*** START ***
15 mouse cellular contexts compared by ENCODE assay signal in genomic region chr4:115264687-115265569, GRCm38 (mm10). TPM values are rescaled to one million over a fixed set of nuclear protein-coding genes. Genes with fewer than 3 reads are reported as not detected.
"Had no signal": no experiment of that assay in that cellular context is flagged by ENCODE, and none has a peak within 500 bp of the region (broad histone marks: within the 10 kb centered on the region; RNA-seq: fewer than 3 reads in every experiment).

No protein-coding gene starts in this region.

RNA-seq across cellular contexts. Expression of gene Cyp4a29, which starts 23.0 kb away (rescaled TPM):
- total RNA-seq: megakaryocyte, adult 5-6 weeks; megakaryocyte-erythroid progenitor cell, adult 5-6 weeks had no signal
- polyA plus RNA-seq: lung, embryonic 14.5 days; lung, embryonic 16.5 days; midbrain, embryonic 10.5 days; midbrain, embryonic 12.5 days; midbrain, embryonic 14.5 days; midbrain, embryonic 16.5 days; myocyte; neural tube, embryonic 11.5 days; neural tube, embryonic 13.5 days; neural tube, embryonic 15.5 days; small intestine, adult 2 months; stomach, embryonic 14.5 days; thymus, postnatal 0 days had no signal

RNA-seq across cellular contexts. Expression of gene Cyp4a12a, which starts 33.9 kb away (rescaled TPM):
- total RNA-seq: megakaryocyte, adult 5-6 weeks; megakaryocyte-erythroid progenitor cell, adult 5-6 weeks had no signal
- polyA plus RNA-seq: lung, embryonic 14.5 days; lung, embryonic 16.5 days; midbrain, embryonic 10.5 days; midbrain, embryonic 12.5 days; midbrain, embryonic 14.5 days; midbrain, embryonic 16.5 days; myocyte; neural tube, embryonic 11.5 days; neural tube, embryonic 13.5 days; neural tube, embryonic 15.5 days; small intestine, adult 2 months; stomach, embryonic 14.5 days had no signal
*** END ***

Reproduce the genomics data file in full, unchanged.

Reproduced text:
15 mouse cellular contexts compared by ENCODE assay signal in genomic region chr4:115264687-115265569, GRCm38 (mm10). TPM values are rescaled to one million over a fixed set of nuclear protein-coding genes. Genes with fewer than 3 reads are reported as not detected.
"Had no signal": no experiment of that assay in that cellular context is flagged by ENCODE, and none has a peak within 500 bp of the region (broad histone marks: within the 10 kb centered on the region; RNA-seq: fewer than 3 reads in every experiment).

No protein-coding gene starts in this region.

RNA-seq across cellular contexts. Expression of gene Cyp4a29, which starts 23.0 kb away (rescaled TPM):
- total RNA-seq: megakaryocyte, adult 5-6 weeks; megakaryocyte-erythroid progenitor cell, adult 5-6 weeks had no signal
- polyA plus RNA-seq: lung, embryonic 14.5 days; lung, embryonic 16.5 days; midbrain, embryonic 10.5 days; midbrain, embryonic 12.5 days; midbrain, embryonic 14.5 days; midbrain, embryonic 16.5 days; myocyte; neural tube, embryonic 11.5 days; neural tube, embryonic 13.5 days; neural tube, embryonic 15.5 days; small intestine, adult 2 months; stomach, embryonic 14.5 days; thymus, postnatal 0 days had no signal

RNA-seq across cellular contexts. Expression of gene Cyp4a12a, which starts 33.9 kb away (rescaled TPM):
- total RNA-seq: megakaryocyte, adult 5-6 weeks; megakaryocyte-erythroid progenitor cell, adult 5-6 weeks had no signal
- polyA plus RNA-seq: lung, embryonic 14.5 days; lung, embryonic 16.5 days; midbrain, embryonic 10.5 days; midbrain, embryonic 12.5 days; midbrain, embryonic 14.5 days; midbrain, embryonic 16.5 days; myocyte; neural tube, embryonic 11.5 days; neural tube, embryonic 13.5 days; neural tube, embryonic 15.5 days; small intestine, adult 2 months; stomach, embryonic 14.5 days had no signal